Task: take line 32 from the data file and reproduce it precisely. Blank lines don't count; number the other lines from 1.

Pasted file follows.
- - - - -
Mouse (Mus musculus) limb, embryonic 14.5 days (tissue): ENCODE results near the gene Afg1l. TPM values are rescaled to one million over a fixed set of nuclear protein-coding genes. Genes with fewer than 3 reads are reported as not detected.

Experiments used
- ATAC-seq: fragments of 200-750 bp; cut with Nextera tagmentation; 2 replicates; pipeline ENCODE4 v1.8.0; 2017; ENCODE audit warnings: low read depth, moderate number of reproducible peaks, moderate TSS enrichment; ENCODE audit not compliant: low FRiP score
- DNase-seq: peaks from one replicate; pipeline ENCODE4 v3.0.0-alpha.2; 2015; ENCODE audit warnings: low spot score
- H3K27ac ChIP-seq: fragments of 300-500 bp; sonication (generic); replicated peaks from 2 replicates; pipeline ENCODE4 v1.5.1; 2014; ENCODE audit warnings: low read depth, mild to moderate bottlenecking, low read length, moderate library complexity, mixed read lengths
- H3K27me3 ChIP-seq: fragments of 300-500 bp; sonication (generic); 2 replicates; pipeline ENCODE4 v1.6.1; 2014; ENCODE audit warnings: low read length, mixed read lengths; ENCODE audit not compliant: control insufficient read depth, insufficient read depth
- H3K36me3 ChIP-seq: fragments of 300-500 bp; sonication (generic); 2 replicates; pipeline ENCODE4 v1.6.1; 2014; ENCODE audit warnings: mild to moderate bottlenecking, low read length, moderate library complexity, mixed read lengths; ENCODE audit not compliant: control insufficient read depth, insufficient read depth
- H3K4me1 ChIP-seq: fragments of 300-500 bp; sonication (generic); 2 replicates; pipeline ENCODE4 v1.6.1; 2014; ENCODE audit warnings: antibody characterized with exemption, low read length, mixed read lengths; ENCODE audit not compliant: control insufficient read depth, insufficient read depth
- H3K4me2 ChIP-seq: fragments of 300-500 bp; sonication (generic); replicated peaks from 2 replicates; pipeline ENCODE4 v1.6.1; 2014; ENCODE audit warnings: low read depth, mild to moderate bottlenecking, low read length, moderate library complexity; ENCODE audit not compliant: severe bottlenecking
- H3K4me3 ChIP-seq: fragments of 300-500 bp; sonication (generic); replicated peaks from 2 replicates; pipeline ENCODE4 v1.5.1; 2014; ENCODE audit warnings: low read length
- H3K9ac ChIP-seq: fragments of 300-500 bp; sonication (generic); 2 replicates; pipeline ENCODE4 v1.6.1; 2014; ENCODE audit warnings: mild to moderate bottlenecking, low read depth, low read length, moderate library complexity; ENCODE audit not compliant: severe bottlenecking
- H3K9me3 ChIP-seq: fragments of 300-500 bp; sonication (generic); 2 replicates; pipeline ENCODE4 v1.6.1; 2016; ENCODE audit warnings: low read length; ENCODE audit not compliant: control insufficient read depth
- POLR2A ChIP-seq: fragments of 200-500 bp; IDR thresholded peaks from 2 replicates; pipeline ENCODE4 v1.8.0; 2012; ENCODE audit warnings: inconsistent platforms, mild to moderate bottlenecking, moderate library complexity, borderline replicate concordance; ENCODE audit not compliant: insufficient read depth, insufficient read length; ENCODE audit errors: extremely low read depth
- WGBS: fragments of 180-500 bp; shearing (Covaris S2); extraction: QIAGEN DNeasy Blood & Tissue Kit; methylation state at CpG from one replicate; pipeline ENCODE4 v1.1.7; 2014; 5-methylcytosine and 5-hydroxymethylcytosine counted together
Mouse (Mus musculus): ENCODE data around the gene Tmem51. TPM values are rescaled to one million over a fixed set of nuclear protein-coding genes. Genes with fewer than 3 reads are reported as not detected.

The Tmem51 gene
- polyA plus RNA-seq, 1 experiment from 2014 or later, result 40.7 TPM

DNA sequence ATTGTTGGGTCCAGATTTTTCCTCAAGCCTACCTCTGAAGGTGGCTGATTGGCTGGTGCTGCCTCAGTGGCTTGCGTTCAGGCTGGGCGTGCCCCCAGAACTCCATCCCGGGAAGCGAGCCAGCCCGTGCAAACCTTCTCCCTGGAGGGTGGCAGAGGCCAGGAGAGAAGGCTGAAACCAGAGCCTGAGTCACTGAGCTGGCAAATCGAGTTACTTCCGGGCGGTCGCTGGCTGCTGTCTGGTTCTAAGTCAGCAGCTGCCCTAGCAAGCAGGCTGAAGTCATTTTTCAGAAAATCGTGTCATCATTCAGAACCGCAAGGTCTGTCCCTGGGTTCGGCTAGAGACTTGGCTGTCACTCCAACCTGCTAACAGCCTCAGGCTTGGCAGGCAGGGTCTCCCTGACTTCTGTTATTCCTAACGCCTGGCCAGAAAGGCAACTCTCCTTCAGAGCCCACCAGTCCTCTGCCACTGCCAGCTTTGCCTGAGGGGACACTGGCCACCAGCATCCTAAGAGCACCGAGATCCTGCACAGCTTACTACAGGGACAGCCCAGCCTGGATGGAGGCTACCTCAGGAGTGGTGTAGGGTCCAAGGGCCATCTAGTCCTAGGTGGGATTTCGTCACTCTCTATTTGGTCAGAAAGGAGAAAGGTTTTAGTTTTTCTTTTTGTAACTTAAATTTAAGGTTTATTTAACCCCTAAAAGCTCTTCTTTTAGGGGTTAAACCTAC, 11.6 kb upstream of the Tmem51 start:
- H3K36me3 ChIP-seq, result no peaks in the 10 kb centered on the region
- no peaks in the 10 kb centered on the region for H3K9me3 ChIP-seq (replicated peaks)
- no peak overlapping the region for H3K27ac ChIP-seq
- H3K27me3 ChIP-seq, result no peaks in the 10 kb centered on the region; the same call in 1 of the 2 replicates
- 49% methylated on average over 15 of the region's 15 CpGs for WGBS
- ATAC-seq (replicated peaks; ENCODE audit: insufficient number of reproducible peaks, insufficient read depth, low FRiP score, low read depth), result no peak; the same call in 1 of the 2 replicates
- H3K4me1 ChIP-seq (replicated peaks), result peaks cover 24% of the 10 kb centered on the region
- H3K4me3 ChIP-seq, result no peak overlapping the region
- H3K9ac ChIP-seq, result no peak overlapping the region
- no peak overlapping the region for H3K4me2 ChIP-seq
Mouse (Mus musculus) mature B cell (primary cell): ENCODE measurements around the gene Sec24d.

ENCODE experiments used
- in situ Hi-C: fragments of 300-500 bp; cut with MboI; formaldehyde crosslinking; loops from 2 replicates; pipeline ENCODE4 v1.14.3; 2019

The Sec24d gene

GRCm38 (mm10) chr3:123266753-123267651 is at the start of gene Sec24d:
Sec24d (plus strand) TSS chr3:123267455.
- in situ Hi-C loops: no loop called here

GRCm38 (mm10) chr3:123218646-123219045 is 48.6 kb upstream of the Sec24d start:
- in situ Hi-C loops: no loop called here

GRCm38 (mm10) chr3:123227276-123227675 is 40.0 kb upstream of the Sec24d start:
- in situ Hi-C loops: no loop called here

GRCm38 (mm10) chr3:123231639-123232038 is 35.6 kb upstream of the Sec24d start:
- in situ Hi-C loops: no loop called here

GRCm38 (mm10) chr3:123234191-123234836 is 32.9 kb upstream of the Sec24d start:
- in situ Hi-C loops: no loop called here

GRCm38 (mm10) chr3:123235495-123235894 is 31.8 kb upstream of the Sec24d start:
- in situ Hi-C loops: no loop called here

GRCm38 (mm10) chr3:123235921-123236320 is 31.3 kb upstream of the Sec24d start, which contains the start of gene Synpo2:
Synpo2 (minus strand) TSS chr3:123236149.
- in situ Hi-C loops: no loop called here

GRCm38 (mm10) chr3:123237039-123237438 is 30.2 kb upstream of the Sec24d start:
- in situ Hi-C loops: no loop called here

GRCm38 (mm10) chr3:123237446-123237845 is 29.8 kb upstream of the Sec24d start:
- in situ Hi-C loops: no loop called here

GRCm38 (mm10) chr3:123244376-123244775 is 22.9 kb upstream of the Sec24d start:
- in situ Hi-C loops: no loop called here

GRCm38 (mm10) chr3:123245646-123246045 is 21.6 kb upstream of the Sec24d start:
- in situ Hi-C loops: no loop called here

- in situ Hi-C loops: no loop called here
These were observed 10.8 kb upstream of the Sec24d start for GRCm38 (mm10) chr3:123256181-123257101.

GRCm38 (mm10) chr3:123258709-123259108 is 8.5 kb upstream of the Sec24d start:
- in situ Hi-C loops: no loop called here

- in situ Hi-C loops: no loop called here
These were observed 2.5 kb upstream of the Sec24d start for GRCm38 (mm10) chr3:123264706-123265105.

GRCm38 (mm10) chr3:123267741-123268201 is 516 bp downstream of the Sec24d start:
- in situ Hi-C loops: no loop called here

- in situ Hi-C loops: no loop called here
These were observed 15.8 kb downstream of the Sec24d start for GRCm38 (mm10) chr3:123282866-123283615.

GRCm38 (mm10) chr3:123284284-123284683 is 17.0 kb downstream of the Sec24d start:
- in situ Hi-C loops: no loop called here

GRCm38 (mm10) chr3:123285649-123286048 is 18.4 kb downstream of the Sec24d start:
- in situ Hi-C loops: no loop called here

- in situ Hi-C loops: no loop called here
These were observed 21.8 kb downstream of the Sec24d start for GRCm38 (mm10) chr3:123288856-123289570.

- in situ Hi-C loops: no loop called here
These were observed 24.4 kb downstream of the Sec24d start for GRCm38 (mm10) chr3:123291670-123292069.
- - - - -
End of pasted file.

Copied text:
The Sec24d gene